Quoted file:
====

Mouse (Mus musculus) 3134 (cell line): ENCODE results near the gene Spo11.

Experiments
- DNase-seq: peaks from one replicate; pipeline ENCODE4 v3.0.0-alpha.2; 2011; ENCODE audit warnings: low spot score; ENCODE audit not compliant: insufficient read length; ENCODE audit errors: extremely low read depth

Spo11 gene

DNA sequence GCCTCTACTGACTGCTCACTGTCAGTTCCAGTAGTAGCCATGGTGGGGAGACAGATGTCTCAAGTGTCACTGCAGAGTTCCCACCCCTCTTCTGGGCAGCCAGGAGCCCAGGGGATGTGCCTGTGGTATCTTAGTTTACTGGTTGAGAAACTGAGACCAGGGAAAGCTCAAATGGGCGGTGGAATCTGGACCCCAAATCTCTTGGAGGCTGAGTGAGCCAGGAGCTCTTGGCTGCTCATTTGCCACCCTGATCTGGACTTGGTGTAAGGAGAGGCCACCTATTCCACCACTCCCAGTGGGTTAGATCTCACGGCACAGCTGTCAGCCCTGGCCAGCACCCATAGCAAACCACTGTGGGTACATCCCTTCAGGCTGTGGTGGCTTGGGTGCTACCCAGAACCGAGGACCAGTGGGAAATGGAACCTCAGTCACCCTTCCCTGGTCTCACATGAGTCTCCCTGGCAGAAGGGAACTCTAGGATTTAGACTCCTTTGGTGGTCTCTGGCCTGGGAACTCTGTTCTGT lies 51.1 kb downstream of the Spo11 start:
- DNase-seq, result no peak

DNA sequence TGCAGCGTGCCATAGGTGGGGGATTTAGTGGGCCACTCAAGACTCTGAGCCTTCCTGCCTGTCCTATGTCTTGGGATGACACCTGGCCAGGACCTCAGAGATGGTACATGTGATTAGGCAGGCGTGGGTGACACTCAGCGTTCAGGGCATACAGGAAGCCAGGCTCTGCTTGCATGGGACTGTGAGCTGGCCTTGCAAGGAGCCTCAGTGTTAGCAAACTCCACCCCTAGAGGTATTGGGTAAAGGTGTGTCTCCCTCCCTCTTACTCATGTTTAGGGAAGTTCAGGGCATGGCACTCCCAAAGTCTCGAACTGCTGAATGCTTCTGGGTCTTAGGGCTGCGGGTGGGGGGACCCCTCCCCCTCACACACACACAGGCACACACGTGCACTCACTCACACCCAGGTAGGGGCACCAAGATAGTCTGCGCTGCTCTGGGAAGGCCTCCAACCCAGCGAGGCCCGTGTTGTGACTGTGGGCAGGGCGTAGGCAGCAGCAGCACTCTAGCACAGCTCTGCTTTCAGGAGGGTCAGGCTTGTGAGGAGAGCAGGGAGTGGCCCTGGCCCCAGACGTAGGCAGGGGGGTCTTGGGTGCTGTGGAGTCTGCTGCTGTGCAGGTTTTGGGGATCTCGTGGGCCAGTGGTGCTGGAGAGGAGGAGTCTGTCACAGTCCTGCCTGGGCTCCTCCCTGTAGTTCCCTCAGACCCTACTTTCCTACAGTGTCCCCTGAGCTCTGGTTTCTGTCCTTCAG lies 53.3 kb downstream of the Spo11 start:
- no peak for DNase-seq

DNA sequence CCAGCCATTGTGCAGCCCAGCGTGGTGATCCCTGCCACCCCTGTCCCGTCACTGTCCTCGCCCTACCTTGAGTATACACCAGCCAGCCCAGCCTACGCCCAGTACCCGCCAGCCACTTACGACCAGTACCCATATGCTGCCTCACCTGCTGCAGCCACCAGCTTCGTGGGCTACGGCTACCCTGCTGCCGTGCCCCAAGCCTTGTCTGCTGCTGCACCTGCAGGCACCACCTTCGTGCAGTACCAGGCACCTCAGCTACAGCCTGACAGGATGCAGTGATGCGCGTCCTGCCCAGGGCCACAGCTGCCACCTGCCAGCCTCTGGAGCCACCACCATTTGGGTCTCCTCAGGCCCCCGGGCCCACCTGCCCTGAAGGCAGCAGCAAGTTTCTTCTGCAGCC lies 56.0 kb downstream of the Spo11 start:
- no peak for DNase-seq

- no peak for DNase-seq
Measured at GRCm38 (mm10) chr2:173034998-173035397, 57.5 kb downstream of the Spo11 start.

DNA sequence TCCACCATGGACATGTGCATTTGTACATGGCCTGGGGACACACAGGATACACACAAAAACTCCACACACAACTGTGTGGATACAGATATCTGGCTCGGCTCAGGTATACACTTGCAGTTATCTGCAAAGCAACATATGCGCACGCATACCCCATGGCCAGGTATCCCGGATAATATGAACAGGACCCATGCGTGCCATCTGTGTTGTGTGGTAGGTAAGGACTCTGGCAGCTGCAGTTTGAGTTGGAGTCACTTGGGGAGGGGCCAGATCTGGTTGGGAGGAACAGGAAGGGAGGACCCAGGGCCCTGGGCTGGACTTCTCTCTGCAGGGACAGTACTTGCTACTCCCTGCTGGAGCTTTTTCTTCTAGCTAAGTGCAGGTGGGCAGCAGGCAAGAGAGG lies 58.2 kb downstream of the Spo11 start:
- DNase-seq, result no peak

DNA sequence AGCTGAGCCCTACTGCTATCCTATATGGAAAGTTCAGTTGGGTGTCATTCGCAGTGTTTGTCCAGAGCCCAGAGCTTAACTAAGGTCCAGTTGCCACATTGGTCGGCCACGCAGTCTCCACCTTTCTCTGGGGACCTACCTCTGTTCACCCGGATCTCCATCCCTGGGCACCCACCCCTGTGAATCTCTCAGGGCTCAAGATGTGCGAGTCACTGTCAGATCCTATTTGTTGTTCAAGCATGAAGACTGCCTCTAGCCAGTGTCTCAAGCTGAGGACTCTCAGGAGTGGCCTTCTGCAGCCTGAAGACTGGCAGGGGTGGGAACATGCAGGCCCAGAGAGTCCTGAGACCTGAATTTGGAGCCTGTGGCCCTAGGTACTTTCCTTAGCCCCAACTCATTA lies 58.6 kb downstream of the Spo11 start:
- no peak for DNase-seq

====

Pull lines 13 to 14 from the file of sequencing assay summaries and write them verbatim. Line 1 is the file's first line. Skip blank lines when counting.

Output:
DNA sequence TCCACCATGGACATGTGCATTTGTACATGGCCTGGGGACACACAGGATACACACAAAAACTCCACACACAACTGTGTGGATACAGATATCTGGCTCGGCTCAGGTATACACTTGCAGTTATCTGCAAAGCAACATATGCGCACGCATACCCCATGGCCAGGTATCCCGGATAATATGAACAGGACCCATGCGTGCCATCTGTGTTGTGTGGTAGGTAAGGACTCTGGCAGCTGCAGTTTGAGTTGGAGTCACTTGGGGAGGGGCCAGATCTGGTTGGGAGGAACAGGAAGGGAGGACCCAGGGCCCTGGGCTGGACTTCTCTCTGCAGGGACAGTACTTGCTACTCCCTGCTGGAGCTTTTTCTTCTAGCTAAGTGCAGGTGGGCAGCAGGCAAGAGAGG lies 58.2 kb downstream of the Spo11 start:
- DNase-seq, result no peak